Build: Build
New Amsterdam

It's tempting to draw comparisons between Build, a quintet featuring composer and violinist Matt McBane, bassist Ben Campbell, pianist Mike Cassedy, drummer Adam Gold, and cellist Andrea Lee, and the other Brooklyn-based chamber-rock outfit Slow Six but the two groups share little beyond some instrumental overlap. First of all Slow Six's sound is heavily electronics-oriented (even if it is the case that that dimension is subtly integrated) and the material on its two incredible full-length releases shows the outfit at the top of its still-early game. Formed by McBane in 2006, Build has its sights set slightly lower, insofar as we can safely treat its eponymous EP (or mini-album) as representative of the group's approach. Build's sound is also fundamentally acoustic with the natural sonorities of violin, cello, piano, bass, and drums coming together in a spirited five-track release that showcases the group's range, generally light touch, and mobile character while also revealing an occasional influence.

Build demonstrates a notable stylistic range in the disc's material. “Magnet” cleverly works a two-bar bowing pattern that McBane stole from a bluegrass fiddle tune of unknown origin into an intricate hocketing arrangement, resulting in an insistent rollicking swing that the group navigates like a well-oiled machine. Cassedy introduces the melancholy ballad “No Response” with playing that's both elegant and yearning, something McBane follows with his own singing tone. A projection of what his first New York would be like, “Imagining Winter” is suitably dark in tone and exudes a chilly unease in its marriage of militaristic drumming, Rhodes accents, and ruminative melodies. Steve Reich's influence on “Drivin'” is apparent in the piano patterns and minimalistic writing for the strings (there's a touch of John Adams too in the tune's hypnotically rolling rhythms) but Build moves beyond pastiche to create a long-form interweave that holds the attention for its thirteen-minute running time (if anything, in tackling a piece so Reich-like, Build's sound here resembles that of the Bang On A Can All Stars).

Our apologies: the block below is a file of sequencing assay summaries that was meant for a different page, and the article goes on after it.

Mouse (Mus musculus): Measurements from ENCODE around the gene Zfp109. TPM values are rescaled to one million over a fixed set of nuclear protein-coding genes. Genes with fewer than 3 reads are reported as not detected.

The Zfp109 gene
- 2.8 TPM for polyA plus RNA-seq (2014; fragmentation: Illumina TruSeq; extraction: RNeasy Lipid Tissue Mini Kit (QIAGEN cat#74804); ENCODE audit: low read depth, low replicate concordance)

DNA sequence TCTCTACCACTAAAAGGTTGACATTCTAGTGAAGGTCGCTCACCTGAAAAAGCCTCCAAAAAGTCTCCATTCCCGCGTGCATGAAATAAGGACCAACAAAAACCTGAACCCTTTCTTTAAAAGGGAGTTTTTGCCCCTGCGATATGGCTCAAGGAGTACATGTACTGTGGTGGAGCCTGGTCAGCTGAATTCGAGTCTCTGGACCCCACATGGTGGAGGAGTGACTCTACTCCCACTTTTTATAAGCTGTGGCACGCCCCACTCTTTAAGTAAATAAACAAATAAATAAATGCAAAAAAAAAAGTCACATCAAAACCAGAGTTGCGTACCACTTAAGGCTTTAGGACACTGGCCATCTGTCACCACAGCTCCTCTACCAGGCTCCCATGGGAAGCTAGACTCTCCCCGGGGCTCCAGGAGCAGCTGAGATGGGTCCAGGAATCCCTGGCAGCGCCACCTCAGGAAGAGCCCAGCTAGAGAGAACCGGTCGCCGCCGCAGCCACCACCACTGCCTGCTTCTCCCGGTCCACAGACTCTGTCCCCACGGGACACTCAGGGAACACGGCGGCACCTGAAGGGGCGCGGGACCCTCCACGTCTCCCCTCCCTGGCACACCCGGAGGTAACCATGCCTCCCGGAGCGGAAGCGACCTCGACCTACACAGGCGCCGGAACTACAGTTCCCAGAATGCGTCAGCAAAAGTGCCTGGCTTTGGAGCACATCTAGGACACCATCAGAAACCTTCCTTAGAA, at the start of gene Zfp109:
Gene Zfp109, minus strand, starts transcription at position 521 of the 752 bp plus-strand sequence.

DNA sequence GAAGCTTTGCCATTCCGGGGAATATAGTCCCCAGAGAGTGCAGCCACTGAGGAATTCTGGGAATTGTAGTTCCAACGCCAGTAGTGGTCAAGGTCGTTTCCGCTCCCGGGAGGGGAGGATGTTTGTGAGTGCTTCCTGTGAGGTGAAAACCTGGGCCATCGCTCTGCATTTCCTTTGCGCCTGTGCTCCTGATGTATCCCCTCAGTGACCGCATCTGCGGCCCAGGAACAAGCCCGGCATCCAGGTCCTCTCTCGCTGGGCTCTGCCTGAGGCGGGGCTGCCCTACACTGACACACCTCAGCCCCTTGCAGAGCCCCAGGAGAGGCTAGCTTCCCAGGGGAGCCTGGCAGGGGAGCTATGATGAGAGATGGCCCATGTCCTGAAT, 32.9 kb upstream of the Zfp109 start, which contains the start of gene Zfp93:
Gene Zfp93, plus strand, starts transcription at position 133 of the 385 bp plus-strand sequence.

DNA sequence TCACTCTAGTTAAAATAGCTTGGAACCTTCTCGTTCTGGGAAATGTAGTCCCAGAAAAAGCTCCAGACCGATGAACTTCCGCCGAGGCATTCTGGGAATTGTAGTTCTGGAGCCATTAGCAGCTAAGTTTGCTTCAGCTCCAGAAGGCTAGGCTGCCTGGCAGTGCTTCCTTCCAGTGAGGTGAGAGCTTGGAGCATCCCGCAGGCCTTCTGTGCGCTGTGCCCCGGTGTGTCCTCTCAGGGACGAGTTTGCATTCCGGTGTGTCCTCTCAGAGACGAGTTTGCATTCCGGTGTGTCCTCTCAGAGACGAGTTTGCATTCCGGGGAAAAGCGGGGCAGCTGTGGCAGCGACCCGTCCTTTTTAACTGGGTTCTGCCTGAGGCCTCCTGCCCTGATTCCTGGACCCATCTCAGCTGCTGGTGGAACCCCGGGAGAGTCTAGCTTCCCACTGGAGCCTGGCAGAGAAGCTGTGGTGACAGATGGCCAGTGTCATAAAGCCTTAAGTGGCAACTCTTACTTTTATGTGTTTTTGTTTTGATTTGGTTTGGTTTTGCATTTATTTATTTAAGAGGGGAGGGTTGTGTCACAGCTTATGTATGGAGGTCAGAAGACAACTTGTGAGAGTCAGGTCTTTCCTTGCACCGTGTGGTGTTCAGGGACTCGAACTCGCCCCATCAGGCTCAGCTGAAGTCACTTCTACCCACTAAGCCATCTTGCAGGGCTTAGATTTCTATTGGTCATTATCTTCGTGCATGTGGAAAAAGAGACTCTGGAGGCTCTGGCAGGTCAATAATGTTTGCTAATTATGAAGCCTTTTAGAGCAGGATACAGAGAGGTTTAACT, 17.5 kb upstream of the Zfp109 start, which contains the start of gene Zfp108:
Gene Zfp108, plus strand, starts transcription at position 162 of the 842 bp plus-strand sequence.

One reservation: nothing against Gold's playing, which is perfectly fine, but Build's sound would be more distinctive with drums removed from the equation, especially when the piano and bass function as an already able enough support for the violin and cello playing (tellingly, Reich excludes a conventional drum kit from his pieces, despite the pronounced percussive dimension within his music). Nevertheless, Build registers as a more than promising debut.

September 2008